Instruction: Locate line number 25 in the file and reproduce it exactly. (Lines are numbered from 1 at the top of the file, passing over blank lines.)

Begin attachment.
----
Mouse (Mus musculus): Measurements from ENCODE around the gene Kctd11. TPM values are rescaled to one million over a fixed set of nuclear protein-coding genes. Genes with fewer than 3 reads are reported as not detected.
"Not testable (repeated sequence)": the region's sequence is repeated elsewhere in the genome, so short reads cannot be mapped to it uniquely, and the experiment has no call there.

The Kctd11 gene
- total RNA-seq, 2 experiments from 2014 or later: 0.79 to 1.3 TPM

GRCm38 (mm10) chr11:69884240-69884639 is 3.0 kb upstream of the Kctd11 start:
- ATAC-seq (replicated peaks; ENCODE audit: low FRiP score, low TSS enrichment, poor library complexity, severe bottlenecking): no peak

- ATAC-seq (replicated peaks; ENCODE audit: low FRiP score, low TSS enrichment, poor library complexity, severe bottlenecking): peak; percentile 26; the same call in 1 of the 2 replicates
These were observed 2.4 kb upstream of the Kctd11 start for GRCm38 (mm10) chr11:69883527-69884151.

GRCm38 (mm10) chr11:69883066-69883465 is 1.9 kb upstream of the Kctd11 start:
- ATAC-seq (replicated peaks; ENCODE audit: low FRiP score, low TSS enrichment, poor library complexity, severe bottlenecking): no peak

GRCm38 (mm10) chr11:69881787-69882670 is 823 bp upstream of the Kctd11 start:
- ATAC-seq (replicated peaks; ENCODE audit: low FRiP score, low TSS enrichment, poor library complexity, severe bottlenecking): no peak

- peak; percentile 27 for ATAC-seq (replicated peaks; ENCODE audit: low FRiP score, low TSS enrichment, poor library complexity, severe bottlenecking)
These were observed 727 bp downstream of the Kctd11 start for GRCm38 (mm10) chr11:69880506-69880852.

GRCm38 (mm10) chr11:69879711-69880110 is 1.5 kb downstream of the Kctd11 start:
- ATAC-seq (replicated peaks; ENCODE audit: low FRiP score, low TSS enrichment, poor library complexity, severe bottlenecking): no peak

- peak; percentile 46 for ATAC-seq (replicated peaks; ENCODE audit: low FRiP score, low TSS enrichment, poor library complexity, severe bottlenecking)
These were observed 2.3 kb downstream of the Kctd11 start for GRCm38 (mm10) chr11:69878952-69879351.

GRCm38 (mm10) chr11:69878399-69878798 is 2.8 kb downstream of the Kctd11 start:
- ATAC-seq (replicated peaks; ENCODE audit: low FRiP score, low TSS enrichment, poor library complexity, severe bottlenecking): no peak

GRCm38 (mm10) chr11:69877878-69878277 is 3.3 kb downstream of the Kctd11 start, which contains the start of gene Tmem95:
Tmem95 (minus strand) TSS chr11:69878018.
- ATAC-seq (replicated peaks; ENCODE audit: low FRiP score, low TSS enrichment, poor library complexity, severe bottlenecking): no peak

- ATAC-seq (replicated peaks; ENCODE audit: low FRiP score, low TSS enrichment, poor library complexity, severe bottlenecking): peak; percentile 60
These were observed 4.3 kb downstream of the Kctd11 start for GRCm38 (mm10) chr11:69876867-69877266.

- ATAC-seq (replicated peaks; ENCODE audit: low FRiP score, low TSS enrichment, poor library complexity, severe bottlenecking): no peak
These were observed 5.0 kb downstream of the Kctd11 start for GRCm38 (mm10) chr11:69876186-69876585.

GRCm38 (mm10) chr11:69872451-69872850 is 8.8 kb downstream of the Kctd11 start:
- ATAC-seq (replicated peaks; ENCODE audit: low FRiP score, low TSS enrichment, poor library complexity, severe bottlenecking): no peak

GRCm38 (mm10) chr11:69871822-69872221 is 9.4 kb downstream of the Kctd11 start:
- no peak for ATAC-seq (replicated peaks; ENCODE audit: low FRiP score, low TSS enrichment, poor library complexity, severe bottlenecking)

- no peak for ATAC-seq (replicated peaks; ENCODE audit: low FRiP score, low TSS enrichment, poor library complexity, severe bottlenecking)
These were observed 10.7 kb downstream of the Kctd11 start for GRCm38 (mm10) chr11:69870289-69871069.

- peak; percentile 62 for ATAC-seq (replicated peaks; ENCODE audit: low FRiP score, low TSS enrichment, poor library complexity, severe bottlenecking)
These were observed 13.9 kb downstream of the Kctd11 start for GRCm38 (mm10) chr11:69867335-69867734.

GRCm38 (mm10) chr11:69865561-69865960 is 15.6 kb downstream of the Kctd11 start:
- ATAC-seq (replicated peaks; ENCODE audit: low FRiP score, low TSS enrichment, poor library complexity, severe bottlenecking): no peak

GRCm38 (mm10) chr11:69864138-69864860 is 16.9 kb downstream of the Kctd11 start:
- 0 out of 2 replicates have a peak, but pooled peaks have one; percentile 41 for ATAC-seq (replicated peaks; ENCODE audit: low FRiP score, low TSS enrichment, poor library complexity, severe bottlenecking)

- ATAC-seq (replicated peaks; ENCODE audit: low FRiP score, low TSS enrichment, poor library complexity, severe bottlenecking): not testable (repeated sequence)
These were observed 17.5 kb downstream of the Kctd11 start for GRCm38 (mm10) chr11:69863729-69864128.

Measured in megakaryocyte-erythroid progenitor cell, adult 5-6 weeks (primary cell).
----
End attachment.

These were observed 4.3 kb downstream of the Kctd11 start for GRCm38 (mm10) chr11:69876867-69877266.